9 edition of Mediterranean anarchy, interstate war, and the rise of Rome found in the catalog.
Mediterranean anarchy, interstate war, and the rise of Rome
Arthur M Eckstein
Includes bibliographical references (p. 319-342) and index
|Statement||Arthur M. Eckstein|
|Series||Hellenistic culture and society -- 48, The Joan Palevsky imprint in classical literature|
|LC Classifications||DG237 .E27 2006|
|The Physical Object|
|Pagination||xvii, 370 p. :|
|Number of Pages||370|
|LC Control Number||2006031443|
Carthage had a liquidity problem and attempted to gain financial help from Egypt, a mutual ally of Rome and Carthage, but failed. And the rise of Rome book is significant in this regard that E. In BC, Carthage signed a peace treaty under the terms of which they evacuated Sicily and paid Rome a large war indemnity. When Rome and Carthage made peace in BC, Rome secured the release of all 8, prisoners of war without ransom and, furthermore, received a considerable amount of silver as a war indemnity. The tragic inability of certain states such as Corinth and Tarentum to avoid precipitating their own downfalls at the hands of much stronger states strikes me as evidence that the security of the state was not always the primary motivator of state actions. Rome effectively had the will and the ability to beat up on its more peaceful neighbors.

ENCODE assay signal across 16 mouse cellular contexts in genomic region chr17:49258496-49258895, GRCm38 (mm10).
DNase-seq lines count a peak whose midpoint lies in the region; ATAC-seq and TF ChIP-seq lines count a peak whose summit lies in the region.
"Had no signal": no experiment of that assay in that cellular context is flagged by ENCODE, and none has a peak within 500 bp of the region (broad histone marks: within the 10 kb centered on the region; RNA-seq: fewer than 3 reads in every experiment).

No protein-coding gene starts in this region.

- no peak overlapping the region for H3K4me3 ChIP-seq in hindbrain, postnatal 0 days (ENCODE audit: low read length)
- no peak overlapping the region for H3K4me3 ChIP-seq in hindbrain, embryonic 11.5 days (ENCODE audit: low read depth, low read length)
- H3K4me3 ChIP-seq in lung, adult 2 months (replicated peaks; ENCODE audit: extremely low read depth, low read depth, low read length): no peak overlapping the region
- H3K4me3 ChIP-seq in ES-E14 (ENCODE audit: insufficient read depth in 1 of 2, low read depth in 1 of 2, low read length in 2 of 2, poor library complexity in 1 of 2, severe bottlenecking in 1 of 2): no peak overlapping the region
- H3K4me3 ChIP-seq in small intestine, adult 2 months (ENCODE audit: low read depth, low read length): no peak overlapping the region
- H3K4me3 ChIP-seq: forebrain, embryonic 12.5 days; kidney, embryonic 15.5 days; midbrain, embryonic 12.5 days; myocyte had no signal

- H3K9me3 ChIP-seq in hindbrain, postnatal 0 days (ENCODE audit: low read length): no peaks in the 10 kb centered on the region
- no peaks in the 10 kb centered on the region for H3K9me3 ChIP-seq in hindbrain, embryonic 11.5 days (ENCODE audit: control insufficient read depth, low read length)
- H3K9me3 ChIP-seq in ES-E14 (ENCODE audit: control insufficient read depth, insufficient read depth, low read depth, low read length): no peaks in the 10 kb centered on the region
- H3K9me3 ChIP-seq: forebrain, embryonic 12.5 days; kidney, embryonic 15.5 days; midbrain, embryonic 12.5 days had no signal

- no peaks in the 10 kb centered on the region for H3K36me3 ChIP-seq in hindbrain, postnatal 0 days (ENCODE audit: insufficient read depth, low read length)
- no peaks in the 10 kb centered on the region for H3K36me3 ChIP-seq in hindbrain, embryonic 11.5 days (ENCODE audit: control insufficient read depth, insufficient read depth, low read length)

This book shows how these characteristics, in turn, gave Rome incomparably large resources for the grim struggle of states fostered by the Mediterranean anarchy--and hence they were key to Rome's unprecedented success. He examined the classical and Hellenistic Greeks interstate war found that interstate war were deeply militarized cultures, but, even more striking, regardless of size or political type, nearly all were involved in endemic warfare. While Gruen tended to look to the particulars of every situation in explaining Roman decisions to go to war, E. As in the previous volume, Eckstein provides a useful corrective to the reigning understanding of Roman imperial expansion east of the Adriatic in the third and second centuries BC. When Rome and Carthage made peace in BC, Rome secured the release of all 8, prisoners of war without ransom and, furthermore, received a considerable amount of silver as a war indemnity. Aware that they could not defeat the Carthaginians in traditional ramming combat, the Romans used the corvusan assault bridge, to leverage their superior infantry.
Ultimately, everything that I find unconvincing in this book derives from E. Review of Eckstein, Arthur M. All states are equally "revisionist" in their quest for power and essentially imperialist in their intentions. The power of all other serious, first-tier polities had been severely curtailed.